The Rules of the Road Are Everyone’s Responsibility

I’ve been trying a little experiment lately as I ride around town on
my bike: doing my level best to follow the letter of the law. I’ve been
inspired by both the carrot and the stick. In the carrot department,
Transportation Alternatives’ new Biking Rules
handbook has made a very nice case for more rule-based cycling in the
city: "the simple principle that our responsibility to others on the
street increases in relation to our potential to cause harm. With
Biking Rules, NYC cyclists are taking the lead to create safer, saner
streets." I would like to be a part of that sanity, even if I think it
would be more appropriate for law enforcement to take the lead by
enforcing the laws that apply to motorists. So I’m giving it a shot. So
far I’ve gotten thanks from two pedestrians for stopping at red lights,
and that felt pretty good.

0501081246_01.jpgLAPD
Officers ride the Hollywood/Vine crosswalk until they defer to the
primacy of the motor vehicle and ride out into the oncoming traffic.
Photo by SoapBoxLA.

In
the stick department was the $50 ticket I got for riding on a path in
Madison Square Park a couple of months ago. The Parks Department
employee who wrote it didn’t care that there were no pedestrians within
50 yards of me, or that I had chosen to ride through the park rather
than on 23rd Street because of the hazardous mash of traffic conditions
(buses stopped diagonally across the lanes, construction vehicles,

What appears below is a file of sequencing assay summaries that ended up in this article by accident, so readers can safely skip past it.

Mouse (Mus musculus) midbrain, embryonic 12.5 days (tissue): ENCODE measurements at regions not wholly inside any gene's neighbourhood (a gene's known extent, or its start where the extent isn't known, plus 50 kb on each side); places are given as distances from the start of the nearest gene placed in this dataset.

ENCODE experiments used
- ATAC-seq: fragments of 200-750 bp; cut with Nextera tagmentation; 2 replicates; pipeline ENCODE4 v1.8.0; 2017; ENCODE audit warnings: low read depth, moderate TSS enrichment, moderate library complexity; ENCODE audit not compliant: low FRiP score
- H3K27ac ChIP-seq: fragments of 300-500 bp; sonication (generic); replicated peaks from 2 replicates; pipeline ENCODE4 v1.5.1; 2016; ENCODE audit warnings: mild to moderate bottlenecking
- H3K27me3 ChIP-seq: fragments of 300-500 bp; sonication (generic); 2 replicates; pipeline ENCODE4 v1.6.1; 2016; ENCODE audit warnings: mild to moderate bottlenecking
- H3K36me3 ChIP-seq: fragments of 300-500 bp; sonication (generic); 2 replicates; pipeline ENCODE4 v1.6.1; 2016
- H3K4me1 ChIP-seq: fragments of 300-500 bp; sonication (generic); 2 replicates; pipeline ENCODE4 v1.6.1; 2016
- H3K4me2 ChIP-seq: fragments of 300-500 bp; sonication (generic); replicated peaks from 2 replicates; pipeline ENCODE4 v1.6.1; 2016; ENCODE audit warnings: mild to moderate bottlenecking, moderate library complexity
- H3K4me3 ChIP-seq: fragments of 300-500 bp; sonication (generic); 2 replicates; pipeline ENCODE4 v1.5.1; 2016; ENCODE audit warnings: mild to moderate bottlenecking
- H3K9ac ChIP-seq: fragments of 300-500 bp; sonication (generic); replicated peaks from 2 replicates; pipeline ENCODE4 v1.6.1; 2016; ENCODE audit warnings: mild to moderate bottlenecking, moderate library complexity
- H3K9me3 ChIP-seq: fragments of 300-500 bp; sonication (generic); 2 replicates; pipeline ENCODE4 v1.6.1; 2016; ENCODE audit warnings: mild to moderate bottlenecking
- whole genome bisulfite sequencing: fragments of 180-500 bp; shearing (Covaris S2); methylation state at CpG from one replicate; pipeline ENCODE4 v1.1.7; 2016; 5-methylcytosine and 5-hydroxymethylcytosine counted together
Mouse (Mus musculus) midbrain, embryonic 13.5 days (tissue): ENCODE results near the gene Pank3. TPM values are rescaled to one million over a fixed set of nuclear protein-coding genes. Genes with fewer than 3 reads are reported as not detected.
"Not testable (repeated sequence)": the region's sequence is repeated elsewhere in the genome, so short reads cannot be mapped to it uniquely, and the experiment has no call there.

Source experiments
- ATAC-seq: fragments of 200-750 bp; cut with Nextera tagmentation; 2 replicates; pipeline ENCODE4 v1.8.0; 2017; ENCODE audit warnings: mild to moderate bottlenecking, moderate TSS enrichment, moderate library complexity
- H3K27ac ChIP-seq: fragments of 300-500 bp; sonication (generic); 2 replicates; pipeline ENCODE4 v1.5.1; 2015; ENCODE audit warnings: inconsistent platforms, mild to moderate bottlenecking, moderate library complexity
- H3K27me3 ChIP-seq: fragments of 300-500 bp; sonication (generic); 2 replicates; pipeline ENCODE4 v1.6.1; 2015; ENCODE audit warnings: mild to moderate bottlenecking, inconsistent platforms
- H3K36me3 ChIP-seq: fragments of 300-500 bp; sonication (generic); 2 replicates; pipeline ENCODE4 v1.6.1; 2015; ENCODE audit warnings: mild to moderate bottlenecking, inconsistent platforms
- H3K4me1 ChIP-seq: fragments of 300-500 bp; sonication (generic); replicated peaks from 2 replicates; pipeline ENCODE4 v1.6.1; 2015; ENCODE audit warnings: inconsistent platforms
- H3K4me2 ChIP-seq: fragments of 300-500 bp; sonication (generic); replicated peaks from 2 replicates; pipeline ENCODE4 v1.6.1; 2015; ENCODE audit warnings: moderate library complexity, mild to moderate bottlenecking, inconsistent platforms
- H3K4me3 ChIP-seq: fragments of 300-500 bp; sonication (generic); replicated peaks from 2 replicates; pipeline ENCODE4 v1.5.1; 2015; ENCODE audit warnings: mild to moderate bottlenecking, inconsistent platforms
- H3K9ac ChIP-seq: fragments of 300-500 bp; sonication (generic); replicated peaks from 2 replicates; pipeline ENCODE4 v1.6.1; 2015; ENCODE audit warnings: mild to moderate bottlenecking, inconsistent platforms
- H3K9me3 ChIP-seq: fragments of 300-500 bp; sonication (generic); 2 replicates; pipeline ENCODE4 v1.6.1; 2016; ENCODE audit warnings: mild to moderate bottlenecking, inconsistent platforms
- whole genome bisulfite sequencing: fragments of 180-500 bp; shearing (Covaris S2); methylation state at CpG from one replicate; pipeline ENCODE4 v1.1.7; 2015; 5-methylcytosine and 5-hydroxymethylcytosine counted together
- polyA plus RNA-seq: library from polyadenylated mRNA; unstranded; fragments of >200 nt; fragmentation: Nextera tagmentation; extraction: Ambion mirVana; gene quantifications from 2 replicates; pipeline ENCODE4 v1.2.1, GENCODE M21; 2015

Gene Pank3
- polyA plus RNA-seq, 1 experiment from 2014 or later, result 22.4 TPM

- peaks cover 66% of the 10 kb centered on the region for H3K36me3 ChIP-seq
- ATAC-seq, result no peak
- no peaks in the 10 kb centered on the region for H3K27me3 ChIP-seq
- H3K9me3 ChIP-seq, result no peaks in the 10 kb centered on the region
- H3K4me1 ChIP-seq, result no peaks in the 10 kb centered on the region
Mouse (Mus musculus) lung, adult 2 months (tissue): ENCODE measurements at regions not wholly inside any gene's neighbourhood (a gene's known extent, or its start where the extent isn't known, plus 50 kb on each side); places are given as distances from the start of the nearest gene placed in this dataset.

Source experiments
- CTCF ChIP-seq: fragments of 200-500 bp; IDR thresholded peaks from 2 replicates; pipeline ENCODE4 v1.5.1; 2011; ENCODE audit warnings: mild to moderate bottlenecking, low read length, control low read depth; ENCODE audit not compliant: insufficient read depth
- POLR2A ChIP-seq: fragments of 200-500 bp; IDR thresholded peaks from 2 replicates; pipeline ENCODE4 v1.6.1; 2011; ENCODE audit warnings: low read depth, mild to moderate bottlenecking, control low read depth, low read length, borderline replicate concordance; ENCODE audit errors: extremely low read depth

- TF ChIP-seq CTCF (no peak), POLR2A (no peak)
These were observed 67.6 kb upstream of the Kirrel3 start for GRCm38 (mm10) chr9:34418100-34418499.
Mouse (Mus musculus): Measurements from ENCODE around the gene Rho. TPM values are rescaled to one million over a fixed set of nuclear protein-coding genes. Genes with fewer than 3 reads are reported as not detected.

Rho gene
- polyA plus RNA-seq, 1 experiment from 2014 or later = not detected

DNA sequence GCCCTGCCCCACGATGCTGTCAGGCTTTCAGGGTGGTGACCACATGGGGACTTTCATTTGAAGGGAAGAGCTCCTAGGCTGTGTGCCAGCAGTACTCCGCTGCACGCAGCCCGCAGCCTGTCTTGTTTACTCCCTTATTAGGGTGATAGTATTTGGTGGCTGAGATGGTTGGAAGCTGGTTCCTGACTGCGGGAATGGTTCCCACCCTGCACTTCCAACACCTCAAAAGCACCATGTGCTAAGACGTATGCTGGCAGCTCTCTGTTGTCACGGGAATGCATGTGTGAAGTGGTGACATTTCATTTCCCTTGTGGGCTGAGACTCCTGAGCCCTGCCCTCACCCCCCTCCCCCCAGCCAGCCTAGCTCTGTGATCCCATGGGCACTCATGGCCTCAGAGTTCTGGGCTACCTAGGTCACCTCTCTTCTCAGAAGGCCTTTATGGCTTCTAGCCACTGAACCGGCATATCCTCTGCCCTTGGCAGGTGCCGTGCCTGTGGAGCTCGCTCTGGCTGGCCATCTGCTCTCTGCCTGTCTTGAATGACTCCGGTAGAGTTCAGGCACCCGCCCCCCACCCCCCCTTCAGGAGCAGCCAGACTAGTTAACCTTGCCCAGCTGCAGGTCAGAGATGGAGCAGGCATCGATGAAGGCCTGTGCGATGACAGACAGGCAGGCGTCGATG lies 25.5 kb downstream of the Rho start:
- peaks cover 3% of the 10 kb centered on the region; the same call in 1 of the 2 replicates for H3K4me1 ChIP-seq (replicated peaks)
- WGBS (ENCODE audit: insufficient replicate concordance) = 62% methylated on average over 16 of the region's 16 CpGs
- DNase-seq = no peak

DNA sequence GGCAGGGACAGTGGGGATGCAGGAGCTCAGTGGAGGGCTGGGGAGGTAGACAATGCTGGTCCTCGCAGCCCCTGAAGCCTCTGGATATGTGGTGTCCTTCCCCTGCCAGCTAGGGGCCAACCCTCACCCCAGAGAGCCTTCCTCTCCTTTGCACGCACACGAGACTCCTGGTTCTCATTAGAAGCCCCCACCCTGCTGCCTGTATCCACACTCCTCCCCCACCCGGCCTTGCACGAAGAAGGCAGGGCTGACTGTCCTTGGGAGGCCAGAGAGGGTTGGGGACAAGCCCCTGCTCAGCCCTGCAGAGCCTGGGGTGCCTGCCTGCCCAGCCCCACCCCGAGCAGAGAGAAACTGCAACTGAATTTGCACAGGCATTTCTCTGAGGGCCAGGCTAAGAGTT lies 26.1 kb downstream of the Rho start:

double-parked cars, etc.) that existed there at that minute. She was
just enforcing a rule, and I had to admit that I had broken it. (She
also suggested that I fight the ticket, which seemed just bizarre to
me. I paid it instead.) 

I’ve tried this experiment before, back in the dark ages of the
late ’80s, when I was commuting by bike from Morningside Heights to the
Gramercy Park area. As I recall, Mayor Ed Koch had told the cops to
crack down on cyclists, and tickets were being handed out rather
liberally. I was poor and didn’t want to get one. What I got instead,
as I waited for the light to change one day near Grand Central, was
rear-ended by a taxi that evidently expected me to run the light. I
wasn’t badly hurt, but I did need a new rear wheel, and I’ve been
skeptical of being law-abiding ever since.

As I read the posts from bloggers around the country about cycling and the law,